Kenny Fogarty had already had a good day of offshore fishing aboard his uncle’s 23-foot center console, Kaku, on an August afternoon in 2009 when he hooked what he thought was another bluefin tuna near a floating kelp paddy 30 miles off the coast of San Diego.
“I was fly-lining a live sardine when the fish bit and took off full speed, just like a tuna,” says Fogarty. The fish was strong, nearly emptying the Shimano Torium 14 reel of 30-pound-test braid on its first run. Fogarty worked to regain the line only to have the fish rocket away on another spool-depleting run. It eventually turned, but repeated the pattern a third and then a fourth time. An exhausting hour and 45 minutes later, the fish finally came to color, and Fogarty could scarcely believe his eyes.
It was an opah. Moments later, Fogarty’s uncle gaffed the fish. Later that day, it hit the scales at 88.8 pounds.
Opah rank as one of the rarest catches off Southern California, but marine biologists and some anglers think these lone hunters are far more prevalent than catch rates might indicate. And while many consider them primarily a deepwater pelagic species, anglers like Fogarty have hooked them close to surface, while others have caught opah close to shore.
This past May, for example, Chas Leeper hooked and landed a 140-pound opah relatively close to shore while fishing off Newport Beach. Leeper and his cousin Skeeter Leeper and friend Ryan Swanson were trolling for thresher sharks just before dark in about 1,000 feet of water about three miles off the coast when the opah attacked a Williamson Bait ’O Matic with a Pacific mackerel pinned under the skirt.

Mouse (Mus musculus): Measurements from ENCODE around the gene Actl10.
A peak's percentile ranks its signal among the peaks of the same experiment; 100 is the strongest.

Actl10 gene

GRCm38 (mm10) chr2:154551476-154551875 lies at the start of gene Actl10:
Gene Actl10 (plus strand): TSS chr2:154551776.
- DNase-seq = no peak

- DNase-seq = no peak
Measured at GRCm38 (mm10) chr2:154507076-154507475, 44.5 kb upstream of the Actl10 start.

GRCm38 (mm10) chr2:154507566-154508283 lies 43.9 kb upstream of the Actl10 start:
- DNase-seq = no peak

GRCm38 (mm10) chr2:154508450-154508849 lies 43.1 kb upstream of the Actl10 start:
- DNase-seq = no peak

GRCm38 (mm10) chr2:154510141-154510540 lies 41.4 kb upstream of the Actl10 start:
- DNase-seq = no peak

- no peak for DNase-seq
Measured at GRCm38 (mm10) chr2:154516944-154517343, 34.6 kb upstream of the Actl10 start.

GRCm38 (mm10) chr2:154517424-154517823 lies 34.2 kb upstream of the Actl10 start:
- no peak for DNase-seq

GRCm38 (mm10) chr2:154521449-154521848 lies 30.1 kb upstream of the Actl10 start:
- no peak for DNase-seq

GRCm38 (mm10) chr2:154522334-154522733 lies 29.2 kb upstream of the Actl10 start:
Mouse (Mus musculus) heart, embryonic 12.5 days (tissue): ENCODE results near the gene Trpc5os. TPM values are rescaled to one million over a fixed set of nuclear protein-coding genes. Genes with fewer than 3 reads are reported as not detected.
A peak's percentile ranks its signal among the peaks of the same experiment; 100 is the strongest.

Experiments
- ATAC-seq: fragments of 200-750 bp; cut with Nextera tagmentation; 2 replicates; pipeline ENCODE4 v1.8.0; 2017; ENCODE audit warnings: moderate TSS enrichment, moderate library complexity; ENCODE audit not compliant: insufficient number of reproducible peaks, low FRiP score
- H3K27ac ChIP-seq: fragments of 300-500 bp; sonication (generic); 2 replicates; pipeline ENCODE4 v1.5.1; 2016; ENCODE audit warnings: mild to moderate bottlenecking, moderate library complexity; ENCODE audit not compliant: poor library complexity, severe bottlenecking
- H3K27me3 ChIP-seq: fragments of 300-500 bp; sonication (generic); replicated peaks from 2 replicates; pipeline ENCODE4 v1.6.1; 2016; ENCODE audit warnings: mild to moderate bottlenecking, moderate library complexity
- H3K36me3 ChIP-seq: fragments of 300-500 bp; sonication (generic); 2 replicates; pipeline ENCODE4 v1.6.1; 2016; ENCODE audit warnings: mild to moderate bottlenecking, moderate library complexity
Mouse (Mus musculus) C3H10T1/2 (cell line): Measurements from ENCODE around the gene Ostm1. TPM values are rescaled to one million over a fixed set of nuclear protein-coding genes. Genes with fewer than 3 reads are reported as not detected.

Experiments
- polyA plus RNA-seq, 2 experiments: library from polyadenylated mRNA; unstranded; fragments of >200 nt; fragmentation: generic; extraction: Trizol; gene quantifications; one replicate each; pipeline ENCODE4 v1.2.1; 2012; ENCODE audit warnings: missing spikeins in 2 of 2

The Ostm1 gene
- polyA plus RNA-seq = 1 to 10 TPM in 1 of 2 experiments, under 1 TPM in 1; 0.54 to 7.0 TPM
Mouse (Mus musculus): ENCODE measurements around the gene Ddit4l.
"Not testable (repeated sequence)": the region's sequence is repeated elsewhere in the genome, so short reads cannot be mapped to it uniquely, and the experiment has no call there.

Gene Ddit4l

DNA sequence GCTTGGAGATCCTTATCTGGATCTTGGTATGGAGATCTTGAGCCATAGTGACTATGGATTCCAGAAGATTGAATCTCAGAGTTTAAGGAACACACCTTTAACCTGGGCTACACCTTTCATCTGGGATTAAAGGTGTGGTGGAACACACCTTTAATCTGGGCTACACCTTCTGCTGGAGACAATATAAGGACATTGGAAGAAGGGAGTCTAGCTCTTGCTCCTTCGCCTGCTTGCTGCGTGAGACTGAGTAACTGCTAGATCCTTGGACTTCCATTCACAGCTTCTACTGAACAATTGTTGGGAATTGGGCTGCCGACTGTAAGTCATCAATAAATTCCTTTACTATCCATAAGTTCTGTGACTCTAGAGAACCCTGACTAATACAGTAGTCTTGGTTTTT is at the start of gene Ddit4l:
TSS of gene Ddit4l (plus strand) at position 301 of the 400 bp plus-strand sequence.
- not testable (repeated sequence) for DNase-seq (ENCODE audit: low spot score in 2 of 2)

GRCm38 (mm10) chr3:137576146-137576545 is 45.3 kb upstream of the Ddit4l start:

Many of the opah caught offshore are hooked during twilight hours, so the time of Leeper’s catch is typical, but his hooking the fish so close to shore has many rethinking the behavioral patterns of opah. In fact, a year earlier, another big specimen was caught in the same area, leading some to conclude that opah are more wide-ranging and adaptable, as well as more plentiful, than previously thought.
“Opah are commonly caught by Hawaiian longliners targeting bigeye tuna,” says John Hyde, geneticist for the Southwest Fisheries office of the National Oceanic and Atmospheric Administration. “Our studies indicate that they might be nearly as abundant off the coast of California and northern Baja California.”
Opah are not fussy when it comes to food, according to scientific data and angler experiences. “They aren’t picky eaters,” says Hyde. “On our longlines, we simply just use large frozen mackerel.”
NOAA scientists have examined the stomach contents of captured opah and found them opportunistic predators. “Opah tend to eat a lot of midwater squids. But we have also found juvenile rockfish and sole in their stomachs,” Hyde says. The latter two species are bottom dwellers, indicating that opah hunt close to the ocean floor too.
Opah will also strike artificials. In fact, many caught from sport boats have been hooked on heavy jigs fished from 200 to 300 deep, says Bill Roecker, media representative for a number of San Diego boats. “At least half of the opah caught offshore are hooked on heavy jigs fished deep,” he says. “And most of the fish are caught at dawn and at dusk.”
Both the depth and the timing make sense. Hyde notes that opah tend to dwell during the day in the deep scattering layer, a horizontal zone of squid, fish and other marine organisms at depths of 600 to 1,200 feet. This layer — so named because it scatters sound waves and looks nearly like a bottom return on a fish finder — rises toward the surface in the evening and sinks again at dawn.
Yet this doesn’t explain Fogarty’s midday opah that bit near the surface or Leeper’s opah that struck near the beach.